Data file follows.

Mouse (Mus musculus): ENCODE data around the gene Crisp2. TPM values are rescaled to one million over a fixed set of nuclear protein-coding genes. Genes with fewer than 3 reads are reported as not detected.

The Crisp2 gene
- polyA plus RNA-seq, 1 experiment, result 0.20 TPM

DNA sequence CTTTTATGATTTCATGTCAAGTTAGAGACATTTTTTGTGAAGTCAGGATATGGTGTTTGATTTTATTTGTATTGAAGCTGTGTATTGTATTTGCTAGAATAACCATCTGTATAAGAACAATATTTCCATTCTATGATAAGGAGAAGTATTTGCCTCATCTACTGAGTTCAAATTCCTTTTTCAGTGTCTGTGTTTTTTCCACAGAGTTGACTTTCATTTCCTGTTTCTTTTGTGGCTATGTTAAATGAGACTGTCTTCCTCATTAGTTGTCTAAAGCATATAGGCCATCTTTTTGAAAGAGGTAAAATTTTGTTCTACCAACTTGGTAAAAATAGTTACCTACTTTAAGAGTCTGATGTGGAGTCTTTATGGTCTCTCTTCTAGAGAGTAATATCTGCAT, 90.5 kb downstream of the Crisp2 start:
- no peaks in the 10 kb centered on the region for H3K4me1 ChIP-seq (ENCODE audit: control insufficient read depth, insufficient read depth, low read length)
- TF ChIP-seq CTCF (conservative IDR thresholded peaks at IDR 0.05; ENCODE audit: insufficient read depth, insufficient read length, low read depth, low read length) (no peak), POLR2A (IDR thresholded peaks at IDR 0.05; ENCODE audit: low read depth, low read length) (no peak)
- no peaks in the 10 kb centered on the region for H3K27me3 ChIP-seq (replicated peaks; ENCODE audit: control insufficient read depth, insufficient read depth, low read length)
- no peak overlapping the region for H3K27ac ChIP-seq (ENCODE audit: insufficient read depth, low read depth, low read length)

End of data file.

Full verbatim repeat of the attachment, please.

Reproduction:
Mouse (Mus musculus): ENCODE data around the gene Crisp2. TPM values are rescaled to one million over a fixed set of nuclear protein-coding genes. Genes with fewer than 3 reads are reported as not detected.

The Crisp2 gene
- polyA plus RNA-seq, 1 experiment, result 0.20 TPM

DNA sequence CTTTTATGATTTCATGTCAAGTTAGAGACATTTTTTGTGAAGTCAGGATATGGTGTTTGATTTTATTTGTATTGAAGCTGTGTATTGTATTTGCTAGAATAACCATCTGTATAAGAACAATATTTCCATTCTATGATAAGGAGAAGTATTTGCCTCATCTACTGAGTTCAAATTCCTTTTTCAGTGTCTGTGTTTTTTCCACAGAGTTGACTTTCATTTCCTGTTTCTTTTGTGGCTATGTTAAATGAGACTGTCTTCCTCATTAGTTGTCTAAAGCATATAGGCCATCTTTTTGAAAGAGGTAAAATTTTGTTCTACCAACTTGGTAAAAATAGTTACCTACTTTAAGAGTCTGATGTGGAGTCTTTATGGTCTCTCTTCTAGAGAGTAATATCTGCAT, 90.5 kb downstream of the Crisp2 start:
- no peaks in the 10 kb centered on the region for H3K4me1 ChIP-seq (ENCODE audit: control insufficient read depth, insufficient read depth, low read length)
- TF ChIP-seq CTCF (conservative IDR thresholded peaks at IDR 0.05; ENCODE audit: insufficient read depth, insufficient read length, low read depth, low read length) (no peak), POLR2A (IDR thresholded peaks at IDR 0.05; ENCODE audit: low read depth, low read length) (no peak)
- no peaks in the 10 kb centered on the region for H3K27me3 ChIP-seq (replicated peaks; ENCODE audit: control insufficient read depth, insufficient read depth, low read length)
- no peak overlapping the region for H3K27ac ChIP-seq (ENCODE audit: insufficient read depth, low read depth, low read length)